Revolutionary beverage carton recycling site inaugurated

By Rory Harrington

- Last updated on GMT

Related tags Recycling Stora enso

A ground-breaking Spanish plant that recycles previously discarded materials used in beverage cartons has been officially inaugurated.

The facility in Barcelona, developed by Stora Enso, is the first to employ technology called pyrolysis that enables the full recovery of plastics and aluminium used in beverage cartons.

The official opening of the site recently was attended by President of Catalunya Artur Mas.

Plastic and aluminium

Previously, recycling processes for the cartons had only been able to reclaim paperboard, which makes up 73 per cent of the packaging.

The novel process, first unveiled at the end of last year, now means the remaining 27 per cent made up of aluminium and plastic is also recovered.

The plastic-aluminium laminate from recovered beverage cartons is separated by the new processing technology. This means both fibre and aluminium can be fully reused and the plastic to utilised to generate energy in the mill. The recovered fibre is used for the production of white lined chipboard at the site.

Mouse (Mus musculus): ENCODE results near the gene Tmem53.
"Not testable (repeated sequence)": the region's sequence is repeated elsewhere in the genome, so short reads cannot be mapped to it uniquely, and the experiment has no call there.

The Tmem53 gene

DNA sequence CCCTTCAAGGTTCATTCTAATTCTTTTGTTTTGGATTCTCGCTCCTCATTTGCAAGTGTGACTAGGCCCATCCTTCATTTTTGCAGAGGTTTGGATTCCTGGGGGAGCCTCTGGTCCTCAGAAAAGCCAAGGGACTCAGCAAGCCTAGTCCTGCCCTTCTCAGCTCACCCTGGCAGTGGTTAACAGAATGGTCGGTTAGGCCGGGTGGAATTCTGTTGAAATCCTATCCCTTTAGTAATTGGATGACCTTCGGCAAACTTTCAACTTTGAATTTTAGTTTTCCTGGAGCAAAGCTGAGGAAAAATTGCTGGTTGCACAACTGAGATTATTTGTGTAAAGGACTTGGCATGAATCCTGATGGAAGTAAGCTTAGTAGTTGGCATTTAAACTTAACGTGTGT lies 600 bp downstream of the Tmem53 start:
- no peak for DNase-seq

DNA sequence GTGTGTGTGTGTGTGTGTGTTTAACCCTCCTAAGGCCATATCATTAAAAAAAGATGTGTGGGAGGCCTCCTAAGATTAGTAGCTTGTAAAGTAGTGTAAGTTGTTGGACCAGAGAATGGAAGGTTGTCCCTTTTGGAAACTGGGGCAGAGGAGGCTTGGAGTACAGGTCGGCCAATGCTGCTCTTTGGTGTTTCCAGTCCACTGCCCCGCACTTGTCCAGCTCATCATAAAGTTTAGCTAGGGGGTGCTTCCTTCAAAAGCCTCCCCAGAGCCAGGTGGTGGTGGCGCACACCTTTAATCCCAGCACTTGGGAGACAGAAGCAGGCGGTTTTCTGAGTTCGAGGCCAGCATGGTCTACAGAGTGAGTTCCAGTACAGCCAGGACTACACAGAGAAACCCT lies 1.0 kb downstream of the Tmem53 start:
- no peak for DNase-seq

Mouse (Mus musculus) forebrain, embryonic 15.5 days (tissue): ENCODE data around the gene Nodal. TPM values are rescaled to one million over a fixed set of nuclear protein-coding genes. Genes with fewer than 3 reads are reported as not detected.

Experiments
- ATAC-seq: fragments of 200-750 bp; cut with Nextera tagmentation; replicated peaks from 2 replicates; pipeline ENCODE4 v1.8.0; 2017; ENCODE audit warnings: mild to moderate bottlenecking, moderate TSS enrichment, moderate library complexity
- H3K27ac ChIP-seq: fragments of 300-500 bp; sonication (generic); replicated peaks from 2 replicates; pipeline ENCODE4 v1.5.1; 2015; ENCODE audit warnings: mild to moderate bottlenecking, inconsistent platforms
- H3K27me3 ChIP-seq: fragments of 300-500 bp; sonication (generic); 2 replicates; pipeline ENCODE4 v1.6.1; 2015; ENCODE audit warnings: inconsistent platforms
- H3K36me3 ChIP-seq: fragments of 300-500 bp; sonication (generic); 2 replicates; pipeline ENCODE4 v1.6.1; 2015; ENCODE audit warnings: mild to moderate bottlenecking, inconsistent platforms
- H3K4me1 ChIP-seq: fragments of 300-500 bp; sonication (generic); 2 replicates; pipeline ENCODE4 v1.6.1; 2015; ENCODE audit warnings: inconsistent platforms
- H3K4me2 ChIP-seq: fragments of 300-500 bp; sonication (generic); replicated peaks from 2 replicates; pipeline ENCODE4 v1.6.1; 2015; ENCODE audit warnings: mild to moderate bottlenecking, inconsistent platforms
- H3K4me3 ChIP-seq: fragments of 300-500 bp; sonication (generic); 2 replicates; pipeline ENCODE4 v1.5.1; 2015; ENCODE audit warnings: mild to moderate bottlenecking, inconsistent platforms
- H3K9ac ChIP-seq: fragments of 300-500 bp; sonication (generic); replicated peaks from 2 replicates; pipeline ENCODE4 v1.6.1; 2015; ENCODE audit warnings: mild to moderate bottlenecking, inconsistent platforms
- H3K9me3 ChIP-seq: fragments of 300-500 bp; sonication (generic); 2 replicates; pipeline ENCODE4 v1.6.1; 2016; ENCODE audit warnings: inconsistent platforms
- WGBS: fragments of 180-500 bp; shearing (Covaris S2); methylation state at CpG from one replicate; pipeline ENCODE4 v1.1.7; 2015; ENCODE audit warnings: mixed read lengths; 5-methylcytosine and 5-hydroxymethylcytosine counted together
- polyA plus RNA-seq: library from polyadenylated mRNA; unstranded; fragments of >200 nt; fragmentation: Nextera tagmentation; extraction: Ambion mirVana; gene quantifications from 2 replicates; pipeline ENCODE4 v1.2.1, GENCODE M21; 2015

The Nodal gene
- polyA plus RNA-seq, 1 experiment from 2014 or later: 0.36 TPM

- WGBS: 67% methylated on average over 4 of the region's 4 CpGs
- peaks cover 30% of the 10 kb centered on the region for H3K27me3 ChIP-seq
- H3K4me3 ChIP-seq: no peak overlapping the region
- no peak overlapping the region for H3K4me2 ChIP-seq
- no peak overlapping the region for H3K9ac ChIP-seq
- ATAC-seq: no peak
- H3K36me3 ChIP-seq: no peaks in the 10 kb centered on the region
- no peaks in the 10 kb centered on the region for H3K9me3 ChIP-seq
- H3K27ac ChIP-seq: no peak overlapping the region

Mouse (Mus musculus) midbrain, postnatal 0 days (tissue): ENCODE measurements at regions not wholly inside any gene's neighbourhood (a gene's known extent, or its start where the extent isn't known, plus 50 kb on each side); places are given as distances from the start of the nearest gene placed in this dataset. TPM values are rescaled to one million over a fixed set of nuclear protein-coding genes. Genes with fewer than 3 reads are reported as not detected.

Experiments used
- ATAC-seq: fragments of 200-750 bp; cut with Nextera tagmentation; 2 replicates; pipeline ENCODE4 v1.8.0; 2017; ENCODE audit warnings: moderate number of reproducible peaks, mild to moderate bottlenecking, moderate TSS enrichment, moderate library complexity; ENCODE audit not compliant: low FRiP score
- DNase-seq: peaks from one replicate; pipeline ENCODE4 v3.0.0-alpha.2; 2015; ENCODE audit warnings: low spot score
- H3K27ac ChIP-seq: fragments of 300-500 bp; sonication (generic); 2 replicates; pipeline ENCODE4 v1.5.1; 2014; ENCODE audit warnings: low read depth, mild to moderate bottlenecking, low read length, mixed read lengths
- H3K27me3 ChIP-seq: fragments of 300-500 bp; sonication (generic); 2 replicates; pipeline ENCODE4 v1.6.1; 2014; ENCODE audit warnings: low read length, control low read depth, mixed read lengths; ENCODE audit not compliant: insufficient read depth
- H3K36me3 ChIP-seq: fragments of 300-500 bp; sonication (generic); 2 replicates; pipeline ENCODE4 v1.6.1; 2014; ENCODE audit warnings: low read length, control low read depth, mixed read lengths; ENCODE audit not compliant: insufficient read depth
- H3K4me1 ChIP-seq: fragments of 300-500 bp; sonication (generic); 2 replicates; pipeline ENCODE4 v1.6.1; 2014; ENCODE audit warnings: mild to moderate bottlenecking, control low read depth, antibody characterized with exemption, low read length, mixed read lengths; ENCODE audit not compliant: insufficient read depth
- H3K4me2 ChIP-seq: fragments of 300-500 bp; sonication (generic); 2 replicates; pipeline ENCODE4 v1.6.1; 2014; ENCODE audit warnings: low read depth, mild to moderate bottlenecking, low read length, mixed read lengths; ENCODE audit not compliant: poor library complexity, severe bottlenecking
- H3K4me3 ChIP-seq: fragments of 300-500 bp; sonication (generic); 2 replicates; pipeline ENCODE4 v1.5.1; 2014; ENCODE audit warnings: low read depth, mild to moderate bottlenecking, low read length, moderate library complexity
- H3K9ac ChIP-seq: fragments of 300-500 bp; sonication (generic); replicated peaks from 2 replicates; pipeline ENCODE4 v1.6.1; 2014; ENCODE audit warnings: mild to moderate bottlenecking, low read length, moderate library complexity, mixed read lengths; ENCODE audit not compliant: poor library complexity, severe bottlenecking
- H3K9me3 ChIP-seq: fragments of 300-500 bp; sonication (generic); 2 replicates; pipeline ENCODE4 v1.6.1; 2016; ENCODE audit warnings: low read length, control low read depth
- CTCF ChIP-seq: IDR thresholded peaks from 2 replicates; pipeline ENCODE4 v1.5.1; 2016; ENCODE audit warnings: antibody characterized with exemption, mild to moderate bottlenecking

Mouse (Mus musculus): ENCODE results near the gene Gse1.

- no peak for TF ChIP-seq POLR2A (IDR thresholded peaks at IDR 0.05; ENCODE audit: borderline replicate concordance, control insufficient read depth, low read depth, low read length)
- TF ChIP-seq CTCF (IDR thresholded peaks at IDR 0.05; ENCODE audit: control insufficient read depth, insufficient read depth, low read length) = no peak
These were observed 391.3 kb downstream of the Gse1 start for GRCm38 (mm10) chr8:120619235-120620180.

The Barcelona mill now receives used milk and juice cartons from Spain, France, Portugal and the UK, said Stora Enso.

"The innovation is that we are now able to recycle all the constituent parts of beverage cartons​," said Håkan Molden, VP carton board at Stora Enso Packaging. "The fact that we are able to fully recycle the cartons means less waste going to landfill. It is good for the environment and the climate. It also makes great business sense as we are able to recover usable materials and recycle them into energy and new products."

How it works

In the pyrolysis process, the material is heated in the absence of oxygen. This makes the long chains of polyethylene divide into gases and light oils, while the aluminium remains unoxidised and can be recycled and remelted without problems, said the company.

The process was refined in partnership with Alucha Recycling Technologies. The innovation scooped one of the European Union’s LIFE Environment Project awards in 2010.

Related topics Processing & packaging

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